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Smart City Mobility Application--Gradient Boosting Trees for Mobility Prediction and Analysis Based on Crowdsourced Data.

Semanjski I, Gautama S - Sensors (Basel) (2015)

Bottom Line: To manage this process, detailed and comprehensive information on individuals' behaviour is needed as well as effective feedback/communication channels.To accomplish this we rely on data collected from three sources: a dedicated smartphone application, a geographic information systems-based web interface and weather forecast data collected over a period of six months.The applicability of the developed model is seen as a potential platform for personalized mobility management in smart cities and a communication tool between the city (to steer the users towards more sustainable behaviour by additionally weighting preferred suggestions) and users (who can give feedback on the acceptability of the provided suggestions, by accepting or rejecting them, providing an additional input to the learning process).

View Article: PubMed Central - PubMed

Affiliation: Department of Telecommunications and Information Processing, Gent University, St-Pietersnieuwstraat 41, Gent B-9000, Belgium. ivana.semanjski@ugent.be.

ABSTRACT
Mobility management represents one of the most important parts of the smart city concept. The way we travel, at what time of the day, for what purposes and with what transportation modes, have a pertinent impact on the overall quality of life in cities. To manage this process, detailed and comprehensive information on individuals' behaviour is needed as well as effective feedback/communication channels. In this article, we explore the applicability of crowdsourced data for this purpose. We apply a gradient boosting trees algorithm to model individuals' mobility decision making processes (particularly concerning what transportation mode they are likely to use). To accomplish this we rely on data collected from three sources: a dedicated smartphone application, a geographic information systems-based web interface and weather forecast data collected over a period of six months. The applicability of the developed model is seen as a potential platform for personalized mobility management in smart cities and a communication tool between the city (to steer the users towards more sustainable behaviour by additionally weighting preferred suggestions) and users (who can give feedback on the acceptability of the provided suggestions, by accepting or rejecting them, providing an additional input to the learning process).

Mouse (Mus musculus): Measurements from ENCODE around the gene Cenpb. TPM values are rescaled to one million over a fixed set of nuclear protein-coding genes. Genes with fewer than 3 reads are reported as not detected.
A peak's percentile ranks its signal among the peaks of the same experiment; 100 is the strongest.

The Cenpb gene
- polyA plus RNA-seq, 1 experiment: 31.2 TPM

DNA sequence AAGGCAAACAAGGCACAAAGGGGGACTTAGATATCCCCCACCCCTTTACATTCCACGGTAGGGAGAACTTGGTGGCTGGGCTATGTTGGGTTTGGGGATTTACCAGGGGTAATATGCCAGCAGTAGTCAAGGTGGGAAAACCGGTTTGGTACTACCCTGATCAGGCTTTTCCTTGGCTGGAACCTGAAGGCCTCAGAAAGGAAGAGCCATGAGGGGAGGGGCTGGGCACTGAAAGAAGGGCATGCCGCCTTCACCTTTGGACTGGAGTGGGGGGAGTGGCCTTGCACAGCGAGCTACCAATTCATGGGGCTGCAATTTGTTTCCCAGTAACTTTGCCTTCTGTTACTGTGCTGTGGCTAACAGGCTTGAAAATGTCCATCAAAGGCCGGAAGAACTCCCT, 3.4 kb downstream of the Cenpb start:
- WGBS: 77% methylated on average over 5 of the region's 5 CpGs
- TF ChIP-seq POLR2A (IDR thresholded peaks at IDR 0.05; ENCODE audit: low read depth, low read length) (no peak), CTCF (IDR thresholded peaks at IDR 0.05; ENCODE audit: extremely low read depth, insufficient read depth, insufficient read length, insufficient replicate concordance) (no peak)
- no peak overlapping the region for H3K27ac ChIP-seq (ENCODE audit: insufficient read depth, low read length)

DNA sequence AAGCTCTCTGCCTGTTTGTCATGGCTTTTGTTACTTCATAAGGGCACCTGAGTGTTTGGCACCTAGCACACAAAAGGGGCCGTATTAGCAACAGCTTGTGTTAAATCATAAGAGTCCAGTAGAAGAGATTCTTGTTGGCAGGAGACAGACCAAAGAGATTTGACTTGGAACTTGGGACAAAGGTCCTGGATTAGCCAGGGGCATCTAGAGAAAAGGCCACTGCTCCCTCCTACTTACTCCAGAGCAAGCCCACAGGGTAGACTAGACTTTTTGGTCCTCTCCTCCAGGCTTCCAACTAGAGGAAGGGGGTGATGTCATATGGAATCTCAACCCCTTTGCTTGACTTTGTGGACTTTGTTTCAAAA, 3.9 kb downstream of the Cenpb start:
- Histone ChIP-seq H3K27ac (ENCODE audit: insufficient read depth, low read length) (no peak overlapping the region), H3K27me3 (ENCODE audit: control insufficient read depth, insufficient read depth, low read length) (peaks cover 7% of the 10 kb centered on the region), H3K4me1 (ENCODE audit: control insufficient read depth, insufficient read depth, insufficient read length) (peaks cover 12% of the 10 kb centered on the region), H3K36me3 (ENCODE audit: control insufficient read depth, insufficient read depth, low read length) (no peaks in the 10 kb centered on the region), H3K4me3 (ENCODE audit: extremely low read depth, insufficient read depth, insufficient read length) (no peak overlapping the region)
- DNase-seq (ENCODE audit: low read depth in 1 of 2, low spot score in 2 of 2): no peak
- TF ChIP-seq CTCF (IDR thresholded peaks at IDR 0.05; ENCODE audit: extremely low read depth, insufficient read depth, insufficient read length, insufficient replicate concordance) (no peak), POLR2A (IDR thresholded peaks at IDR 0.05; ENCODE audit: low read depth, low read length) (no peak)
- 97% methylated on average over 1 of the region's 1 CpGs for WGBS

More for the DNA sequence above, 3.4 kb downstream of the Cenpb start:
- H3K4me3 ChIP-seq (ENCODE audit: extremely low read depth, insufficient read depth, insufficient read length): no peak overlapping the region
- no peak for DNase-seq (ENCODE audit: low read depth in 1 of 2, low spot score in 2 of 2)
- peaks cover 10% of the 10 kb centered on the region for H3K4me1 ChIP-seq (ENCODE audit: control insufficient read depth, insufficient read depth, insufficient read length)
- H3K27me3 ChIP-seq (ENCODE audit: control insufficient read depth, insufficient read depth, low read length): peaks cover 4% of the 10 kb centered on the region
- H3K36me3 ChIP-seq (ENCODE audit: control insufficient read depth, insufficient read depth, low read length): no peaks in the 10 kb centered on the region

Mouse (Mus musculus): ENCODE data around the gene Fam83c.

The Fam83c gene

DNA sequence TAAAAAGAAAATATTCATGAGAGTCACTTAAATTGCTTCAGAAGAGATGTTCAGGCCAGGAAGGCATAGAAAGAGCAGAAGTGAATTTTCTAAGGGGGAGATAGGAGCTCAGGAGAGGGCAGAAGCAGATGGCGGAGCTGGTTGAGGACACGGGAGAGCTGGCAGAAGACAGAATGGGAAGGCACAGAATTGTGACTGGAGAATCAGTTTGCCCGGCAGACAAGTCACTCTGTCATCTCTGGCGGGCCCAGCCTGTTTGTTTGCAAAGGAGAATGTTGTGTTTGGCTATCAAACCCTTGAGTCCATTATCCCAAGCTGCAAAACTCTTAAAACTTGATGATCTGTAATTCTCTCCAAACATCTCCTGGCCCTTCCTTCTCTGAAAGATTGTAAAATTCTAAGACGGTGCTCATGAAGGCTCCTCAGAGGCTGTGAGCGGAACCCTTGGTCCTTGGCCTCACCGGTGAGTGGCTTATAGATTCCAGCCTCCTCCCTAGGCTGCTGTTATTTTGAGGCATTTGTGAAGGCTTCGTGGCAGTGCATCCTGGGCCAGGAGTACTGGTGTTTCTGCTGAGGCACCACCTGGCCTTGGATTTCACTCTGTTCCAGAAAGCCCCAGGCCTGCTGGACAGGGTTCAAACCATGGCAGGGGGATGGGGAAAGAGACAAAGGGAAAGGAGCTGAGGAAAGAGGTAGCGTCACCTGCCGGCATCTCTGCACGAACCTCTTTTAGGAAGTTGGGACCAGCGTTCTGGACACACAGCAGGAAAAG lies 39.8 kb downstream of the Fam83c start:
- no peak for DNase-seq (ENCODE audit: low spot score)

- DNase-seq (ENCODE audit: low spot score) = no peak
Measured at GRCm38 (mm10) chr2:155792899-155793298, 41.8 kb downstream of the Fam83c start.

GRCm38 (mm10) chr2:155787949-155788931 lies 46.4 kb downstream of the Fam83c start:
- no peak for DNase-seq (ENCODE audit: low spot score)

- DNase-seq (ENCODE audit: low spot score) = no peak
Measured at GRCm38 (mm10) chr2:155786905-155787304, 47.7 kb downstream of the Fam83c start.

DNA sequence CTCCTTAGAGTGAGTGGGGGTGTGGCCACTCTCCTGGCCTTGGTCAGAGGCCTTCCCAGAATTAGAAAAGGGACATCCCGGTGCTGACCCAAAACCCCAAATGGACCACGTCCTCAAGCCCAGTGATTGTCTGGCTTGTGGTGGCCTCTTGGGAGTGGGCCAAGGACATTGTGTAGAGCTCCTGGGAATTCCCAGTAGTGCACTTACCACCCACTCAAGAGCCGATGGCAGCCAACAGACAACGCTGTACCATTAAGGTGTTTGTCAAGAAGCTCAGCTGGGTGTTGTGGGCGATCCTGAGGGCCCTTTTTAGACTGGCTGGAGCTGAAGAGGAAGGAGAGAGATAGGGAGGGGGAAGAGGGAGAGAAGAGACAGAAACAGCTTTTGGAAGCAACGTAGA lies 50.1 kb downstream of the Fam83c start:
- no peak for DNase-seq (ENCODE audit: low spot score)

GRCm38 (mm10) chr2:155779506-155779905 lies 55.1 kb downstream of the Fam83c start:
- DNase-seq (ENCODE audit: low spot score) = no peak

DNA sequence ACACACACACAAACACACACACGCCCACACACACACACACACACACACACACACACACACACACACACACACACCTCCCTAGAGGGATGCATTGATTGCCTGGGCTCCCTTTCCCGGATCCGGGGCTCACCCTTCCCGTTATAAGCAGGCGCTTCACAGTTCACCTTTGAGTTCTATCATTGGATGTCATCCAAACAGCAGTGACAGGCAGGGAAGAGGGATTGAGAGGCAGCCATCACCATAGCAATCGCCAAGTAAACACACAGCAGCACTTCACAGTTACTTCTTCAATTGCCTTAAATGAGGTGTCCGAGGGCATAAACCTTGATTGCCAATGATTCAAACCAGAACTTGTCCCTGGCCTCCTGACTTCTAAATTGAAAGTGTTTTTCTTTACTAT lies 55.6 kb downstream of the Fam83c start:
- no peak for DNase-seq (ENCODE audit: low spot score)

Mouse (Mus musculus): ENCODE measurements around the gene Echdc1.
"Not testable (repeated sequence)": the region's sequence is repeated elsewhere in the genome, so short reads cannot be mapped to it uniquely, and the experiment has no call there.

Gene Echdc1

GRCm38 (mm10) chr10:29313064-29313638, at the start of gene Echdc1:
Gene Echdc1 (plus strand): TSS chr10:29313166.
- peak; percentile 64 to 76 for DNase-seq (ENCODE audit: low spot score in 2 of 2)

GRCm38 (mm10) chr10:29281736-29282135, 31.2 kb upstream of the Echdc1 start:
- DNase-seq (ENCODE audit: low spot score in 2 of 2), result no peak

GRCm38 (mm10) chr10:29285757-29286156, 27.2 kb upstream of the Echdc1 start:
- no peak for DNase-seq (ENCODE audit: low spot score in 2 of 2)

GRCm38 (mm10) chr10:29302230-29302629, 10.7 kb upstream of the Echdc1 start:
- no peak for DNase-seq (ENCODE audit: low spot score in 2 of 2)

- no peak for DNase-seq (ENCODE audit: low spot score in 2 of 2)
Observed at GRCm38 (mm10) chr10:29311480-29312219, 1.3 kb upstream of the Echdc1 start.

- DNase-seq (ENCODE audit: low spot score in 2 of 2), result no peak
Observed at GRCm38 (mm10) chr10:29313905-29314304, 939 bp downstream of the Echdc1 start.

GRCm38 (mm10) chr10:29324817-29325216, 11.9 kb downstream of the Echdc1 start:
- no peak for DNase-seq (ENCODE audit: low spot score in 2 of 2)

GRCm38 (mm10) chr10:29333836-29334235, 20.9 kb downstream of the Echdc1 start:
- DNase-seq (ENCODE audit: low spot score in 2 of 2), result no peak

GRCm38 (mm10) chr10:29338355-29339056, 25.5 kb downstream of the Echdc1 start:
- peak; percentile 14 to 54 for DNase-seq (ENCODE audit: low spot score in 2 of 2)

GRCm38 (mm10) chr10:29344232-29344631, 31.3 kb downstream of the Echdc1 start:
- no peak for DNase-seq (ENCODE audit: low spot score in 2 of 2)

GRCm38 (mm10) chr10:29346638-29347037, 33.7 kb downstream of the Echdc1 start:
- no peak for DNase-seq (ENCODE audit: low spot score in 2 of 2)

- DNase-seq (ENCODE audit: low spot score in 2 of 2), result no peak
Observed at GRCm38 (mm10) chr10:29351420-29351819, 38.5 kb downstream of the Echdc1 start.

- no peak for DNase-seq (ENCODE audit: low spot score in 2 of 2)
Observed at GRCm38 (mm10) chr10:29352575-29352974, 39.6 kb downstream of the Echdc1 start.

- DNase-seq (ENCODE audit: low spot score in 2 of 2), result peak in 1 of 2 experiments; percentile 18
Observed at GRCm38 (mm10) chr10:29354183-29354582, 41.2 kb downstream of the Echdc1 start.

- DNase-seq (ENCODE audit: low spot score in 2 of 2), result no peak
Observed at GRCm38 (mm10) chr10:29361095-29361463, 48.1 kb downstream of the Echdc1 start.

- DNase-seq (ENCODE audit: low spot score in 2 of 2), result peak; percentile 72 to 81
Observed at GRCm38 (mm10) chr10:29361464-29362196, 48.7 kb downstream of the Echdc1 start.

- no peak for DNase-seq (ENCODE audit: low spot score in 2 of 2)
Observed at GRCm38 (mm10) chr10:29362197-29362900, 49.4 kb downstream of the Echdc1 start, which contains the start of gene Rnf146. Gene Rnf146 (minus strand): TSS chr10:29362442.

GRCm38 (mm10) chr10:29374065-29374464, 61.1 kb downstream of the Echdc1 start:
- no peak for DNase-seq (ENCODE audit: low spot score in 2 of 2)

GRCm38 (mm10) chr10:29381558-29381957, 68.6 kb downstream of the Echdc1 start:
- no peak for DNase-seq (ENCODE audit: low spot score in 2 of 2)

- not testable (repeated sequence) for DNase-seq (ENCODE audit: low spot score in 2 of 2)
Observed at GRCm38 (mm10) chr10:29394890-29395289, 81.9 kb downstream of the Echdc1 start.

No MeSH data available.


Distribution of trips (kilometres) made by mode (Left) and time of day (Right).
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sensors-15-15974-f001: Distribution of trips (kilometres) made by mode (Left) and time of day (Right).

Mentions: Based on these data sources over 4000 trips were recorded during a period of six months (Table 1). Considering the distribution of the recorded trips, the least of them were made during the evening hours (after 19 h), whereas in general the most kilometres were travelled by car, followed by foot and bike (Figure 1).